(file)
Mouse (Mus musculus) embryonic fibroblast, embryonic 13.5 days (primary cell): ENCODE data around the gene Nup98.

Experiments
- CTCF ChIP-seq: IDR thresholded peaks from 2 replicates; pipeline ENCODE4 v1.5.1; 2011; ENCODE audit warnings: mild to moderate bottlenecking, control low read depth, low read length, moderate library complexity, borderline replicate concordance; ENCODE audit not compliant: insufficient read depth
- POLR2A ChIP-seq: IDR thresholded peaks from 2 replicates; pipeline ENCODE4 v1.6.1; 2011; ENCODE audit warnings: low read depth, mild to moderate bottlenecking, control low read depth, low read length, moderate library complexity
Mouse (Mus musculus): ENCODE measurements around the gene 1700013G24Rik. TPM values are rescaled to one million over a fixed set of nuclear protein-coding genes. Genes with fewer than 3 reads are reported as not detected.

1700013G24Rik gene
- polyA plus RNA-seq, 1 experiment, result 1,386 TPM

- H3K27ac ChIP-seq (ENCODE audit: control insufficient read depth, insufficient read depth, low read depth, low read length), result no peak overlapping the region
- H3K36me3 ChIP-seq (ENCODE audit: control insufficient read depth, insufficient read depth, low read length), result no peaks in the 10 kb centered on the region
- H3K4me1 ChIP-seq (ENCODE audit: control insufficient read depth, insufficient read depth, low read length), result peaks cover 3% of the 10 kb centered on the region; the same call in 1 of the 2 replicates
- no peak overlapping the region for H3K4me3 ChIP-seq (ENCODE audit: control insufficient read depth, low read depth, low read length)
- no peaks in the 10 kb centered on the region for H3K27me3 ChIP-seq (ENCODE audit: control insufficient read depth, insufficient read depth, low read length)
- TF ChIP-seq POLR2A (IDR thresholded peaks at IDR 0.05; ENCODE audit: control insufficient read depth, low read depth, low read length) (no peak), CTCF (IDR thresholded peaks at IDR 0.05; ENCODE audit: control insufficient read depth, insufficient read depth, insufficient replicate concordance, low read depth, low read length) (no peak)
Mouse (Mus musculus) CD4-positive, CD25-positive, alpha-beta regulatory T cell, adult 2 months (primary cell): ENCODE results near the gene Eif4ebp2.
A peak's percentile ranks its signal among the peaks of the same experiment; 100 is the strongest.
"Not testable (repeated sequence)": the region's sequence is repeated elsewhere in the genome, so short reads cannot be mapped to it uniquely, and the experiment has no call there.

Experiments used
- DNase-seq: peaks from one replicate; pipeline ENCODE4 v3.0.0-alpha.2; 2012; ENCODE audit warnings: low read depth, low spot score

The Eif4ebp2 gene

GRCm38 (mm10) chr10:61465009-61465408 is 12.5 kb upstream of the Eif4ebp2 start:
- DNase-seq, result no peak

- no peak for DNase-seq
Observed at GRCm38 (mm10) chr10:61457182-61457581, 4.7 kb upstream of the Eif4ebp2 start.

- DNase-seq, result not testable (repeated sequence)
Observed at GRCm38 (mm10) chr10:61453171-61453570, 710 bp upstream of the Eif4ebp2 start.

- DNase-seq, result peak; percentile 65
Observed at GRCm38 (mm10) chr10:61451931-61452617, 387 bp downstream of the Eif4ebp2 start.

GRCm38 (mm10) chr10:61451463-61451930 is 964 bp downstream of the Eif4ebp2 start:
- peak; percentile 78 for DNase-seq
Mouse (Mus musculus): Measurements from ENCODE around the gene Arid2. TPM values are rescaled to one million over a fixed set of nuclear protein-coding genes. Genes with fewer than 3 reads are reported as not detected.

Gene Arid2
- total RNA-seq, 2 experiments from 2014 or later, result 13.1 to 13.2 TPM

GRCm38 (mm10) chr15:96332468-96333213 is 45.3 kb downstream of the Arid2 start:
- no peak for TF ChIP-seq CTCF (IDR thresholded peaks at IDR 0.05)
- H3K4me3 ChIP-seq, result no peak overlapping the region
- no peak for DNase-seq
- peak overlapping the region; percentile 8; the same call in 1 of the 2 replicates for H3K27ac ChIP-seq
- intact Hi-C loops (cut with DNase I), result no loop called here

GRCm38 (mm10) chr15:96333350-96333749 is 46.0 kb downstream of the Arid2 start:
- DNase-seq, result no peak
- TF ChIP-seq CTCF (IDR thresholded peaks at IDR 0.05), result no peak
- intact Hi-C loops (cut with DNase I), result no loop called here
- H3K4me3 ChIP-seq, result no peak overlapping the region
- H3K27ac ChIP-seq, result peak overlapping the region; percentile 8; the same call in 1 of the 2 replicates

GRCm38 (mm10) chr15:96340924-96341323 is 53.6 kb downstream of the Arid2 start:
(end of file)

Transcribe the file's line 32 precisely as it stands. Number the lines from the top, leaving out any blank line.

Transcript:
- total RNA-seq, 2 experiments from 2014 or later, result 13.1 to 13.2 TPM